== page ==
Piping problem leads to dry taps brown water in Haines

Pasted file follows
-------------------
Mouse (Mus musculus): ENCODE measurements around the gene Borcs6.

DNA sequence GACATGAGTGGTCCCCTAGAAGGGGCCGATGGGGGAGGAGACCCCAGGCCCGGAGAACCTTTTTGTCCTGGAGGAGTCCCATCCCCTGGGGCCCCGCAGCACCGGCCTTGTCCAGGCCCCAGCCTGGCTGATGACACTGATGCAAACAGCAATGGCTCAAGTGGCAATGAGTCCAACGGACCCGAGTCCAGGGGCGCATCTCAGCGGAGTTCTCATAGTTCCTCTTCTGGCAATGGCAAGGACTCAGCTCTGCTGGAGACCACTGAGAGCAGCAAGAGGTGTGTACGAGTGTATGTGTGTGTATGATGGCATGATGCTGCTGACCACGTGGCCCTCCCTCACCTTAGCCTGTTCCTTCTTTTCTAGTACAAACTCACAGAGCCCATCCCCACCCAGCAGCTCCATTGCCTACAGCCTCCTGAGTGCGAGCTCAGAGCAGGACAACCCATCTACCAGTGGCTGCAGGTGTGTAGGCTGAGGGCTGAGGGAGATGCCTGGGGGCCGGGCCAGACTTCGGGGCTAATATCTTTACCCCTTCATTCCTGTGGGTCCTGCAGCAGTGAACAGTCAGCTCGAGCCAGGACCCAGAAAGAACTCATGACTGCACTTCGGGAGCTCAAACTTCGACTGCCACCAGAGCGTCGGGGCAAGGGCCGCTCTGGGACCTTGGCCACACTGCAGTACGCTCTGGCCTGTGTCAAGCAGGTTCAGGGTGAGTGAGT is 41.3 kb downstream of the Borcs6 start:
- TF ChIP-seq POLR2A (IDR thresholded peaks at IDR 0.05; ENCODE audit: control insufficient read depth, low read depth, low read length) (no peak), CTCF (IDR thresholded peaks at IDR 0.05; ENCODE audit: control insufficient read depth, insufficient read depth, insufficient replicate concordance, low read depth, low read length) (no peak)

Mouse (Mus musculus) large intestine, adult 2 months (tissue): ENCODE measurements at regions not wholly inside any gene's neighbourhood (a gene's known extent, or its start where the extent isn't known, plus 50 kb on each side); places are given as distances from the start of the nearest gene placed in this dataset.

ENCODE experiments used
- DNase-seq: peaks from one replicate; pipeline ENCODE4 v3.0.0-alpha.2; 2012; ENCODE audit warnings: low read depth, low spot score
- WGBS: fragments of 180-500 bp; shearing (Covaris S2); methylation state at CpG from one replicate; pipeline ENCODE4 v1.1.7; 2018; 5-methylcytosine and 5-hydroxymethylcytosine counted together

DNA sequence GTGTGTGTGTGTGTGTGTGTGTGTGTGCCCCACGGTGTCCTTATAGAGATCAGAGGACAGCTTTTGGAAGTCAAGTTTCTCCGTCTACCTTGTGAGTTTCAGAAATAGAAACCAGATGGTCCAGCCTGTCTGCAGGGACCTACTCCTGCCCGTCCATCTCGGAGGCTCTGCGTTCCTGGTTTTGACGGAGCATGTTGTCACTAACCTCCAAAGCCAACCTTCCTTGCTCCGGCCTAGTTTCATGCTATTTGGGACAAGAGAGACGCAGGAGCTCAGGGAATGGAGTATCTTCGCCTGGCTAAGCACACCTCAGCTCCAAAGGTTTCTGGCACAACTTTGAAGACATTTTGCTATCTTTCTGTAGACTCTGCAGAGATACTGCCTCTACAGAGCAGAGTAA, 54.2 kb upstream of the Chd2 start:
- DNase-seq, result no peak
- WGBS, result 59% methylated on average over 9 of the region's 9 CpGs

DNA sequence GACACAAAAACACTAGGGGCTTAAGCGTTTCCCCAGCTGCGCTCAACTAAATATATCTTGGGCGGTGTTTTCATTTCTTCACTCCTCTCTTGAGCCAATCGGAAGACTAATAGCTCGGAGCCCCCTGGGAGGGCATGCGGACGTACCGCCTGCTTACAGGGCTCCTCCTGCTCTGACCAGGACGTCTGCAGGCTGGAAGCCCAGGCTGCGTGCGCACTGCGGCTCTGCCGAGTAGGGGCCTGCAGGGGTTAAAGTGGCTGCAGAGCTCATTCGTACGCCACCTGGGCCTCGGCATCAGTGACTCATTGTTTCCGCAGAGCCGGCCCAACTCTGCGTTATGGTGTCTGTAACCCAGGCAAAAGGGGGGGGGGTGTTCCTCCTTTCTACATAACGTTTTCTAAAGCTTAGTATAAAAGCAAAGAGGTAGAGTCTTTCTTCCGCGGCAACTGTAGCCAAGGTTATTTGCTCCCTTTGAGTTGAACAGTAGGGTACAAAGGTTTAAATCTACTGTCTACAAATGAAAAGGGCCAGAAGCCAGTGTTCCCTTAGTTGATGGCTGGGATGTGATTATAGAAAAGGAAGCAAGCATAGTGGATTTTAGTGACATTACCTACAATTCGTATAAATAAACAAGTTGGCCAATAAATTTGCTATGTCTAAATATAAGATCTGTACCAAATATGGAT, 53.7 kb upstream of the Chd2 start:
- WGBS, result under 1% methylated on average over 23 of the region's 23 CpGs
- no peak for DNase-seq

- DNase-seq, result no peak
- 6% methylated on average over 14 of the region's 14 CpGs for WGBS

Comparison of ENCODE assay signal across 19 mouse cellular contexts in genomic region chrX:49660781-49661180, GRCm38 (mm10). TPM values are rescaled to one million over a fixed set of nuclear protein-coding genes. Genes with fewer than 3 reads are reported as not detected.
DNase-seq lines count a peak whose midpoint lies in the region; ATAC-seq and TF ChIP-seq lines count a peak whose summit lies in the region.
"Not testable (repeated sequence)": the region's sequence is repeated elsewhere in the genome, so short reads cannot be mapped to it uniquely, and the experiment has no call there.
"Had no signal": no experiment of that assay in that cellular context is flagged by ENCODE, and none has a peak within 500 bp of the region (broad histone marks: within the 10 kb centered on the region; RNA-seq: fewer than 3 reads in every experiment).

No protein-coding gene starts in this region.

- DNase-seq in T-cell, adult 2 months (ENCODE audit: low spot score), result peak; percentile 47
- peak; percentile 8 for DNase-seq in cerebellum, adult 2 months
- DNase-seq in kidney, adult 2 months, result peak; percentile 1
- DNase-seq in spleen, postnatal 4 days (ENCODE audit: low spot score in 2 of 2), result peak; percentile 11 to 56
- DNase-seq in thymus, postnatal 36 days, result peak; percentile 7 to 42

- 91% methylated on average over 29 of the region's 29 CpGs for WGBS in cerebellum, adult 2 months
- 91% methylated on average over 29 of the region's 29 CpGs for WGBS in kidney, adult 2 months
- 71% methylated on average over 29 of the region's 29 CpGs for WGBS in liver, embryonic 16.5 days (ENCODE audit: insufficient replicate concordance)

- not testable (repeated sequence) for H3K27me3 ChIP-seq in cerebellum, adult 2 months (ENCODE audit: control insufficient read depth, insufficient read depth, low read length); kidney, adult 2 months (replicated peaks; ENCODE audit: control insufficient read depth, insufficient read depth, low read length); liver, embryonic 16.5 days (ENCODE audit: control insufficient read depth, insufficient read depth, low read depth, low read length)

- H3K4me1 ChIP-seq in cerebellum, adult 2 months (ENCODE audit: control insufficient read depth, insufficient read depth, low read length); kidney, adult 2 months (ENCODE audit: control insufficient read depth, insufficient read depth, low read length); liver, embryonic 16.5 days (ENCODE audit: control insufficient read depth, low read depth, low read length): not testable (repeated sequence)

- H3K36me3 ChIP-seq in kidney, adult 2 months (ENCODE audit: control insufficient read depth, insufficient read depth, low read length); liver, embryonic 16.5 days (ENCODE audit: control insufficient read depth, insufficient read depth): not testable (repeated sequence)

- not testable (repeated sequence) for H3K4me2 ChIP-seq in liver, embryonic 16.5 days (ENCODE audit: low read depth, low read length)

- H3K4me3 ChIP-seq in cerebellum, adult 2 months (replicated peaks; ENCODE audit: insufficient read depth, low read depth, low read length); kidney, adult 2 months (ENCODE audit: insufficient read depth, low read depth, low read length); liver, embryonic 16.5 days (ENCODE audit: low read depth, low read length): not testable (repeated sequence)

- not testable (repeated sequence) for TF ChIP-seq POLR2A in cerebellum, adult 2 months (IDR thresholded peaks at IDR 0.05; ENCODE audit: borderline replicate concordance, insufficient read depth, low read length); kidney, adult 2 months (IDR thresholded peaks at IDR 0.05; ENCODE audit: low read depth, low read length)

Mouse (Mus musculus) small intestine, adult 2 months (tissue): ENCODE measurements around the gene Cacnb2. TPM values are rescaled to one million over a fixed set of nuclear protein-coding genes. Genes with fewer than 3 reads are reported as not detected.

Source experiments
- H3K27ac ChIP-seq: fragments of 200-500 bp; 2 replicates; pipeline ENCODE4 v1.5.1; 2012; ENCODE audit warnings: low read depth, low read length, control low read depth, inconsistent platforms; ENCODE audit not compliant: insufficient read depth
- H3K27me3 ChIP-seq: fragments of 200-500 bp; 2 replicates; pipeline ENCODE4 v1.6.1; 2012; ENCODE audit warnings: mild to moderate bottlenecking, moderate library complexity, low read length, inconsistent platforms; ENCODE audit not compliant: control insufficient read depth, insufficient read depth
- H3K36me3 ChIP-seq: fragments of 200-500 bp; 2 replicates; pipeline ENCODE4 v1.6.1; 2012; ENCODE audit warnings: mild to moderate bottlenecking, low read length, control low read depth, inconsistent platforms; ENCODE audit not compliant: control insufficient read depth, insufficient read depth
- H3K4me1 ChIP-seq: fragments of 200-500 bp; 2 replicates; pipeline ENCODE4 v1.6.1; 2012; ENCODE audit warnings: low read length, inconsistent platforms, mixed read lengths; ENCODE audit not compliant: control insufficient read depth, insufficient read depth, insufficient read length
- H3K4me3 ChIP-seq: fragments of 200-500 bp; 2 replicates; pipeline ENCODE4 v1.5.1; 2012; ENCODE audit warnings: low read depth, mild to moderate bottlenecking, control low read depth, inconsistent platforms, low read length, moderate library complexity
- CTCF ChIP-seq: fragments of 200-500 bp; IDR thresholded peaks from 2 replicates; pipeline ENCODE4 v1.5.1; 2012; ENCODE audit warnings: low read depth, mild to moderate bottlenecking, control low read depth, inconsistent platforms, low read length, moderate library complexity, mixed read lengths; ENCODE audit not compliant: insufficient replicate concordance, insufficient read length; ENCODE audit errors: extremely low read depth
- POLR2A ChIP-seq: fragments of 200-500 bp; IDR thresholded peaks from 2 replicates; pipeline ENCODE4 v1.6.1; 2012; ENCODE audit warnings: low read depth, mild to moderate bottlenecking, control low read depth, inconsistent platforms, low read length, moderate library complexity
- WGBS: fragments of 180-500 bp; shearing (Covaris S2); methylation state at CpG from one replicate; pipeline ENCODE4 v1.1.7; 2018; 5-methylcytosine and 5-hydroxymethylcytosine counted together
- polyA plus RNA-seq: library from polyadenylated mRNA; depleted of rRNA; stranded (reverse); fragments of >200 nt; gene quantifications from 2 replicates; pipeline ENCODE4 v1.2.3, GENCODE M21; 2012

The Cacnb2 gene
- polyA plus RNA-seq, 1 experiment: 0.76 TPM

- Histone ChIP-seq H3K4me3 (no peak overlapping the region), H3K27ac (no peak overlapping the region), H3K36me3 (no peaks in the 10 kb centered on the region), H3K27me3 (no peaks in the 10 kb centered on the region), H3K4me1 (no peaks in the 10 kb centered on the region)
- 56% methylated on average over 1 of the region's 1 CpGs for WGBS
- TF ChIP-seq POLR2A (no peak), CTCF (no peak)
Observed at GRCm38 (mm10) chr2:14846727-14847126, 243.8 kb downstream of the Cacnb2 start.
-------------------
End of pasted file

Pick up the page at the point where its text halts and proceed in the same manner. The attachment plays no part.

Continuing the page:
The Haines Borough is working to replenish its water supply after storage tanks drained so low Sunday that some neighborhoods were left with dry taps. The water shortage sprung from a problem with the transmission line from the borough’s main water source, Lily Lake.Haines resident Merrill Lowden took this picture of her water at about 4 p.m. Sunday, July 17.On Sunday afternoon, Fort Seward resident Merrill Lowden drove 5 miles to the Mud Bay spring to get 8 gallons of drinking water. She said she usually gets her water from the tap.“I’m lazy, I don’t like to haul water if I don’t have to,” Lowden said.She first heard about the water problems when she went to the Pilotlight Restaurant Sunday morning. Restaurant owner Eric Forster said he was preparing for the brunch rush when he noticed something different about the tap water.“It came out incredibly brown, super dark, almost looked like coffee,” Forster said.“It got down low in the tanks where the sediment is at, and so while there’s nothing really wrong with it, it just doesn’t taste good and it’s not pleasant to drink,” said Borough Public Facilities Director Brad Ryan.Public works staff were at Lily Lake on Sunday, trying to figure out what was wrong with the pipe that supplies water from the lake to the treatment plant. Efforts that afternoon to clear the line of an apparent air lock weren’t successful, and the borough put water restrictions in place.“We had a big step forward (Sunday) night at about 8:30,” Ryan said. “We think we sucked some of the air out of the line and prevented some of the air lock. So it’s flowing pretty good right now, but not as good as we’d like.”On Monday, Ryan said they were letting the water flow to the treatment plant to try to replenish reserves. The Lily Lake supply is being supplemented by Crystal Cathedrals well water, also known as well field, which is a backup source for the borough.“And right now we’re making water, with well field we’re pumping about 400,000 gallons a day which is about 50,000 gallons more than we think we’ll use in a day especially if we can keep this water restriction on,” Ryan said. “So we’re trying to catch up, and if we do, tomorrow we’ll hopefully make some more improvements on the (Lily Lake) water line.”Ryan said another reason the water stores drained so low is because the Tower Road tank is out of commission. The borough is waiting on a state permit for a tank roof replacement. Normally, that container provides a buffer for the municipal system to draw on.Ryan said the borough has also been trying to avoid funneling Crystal Cathedrals well water into town, because the lower water quality can impact businesses. Last month, the brewery expressed concern when the borough used well water, saying it affects their product.“So we’ve really been playing this game to try to keep people in better water so they can stay in business and be happier at their houses, and draw this tank down lower. But this hiccup is now a greater impact because we’re running our tanks lower,” Ryan said. “Now we’ve turned well field back on and we’re gonna have to live with it.”Using Lily Lake and the Crystal Cathedrals well, Ryan hopes to get the water supply back up to the safe zone. A burn ban was put in effect this weekend partly because of the dwindling water stores.Ryan said Monday afternoon that some residents on Highland Drive, Young Road and Bjornstad Street were still without water. He said borough staff were working to get service to those areas as soon as possible.Forster at the Pilotlight said they’ve been using bottled water for everything since Sunday.“So we had to go and use bottled water for sanitation and bleach buckets and washing hands,” Forster said. “It was bad. …Hopefully it gets fixed quick ‘cause buying all this water is expensive when we already pay for water.”A water use restriction was still in place Monday afternoon for municipal water customers. That means people should refrain from things like watering their lawns, washing vehicles or other nonessential uses.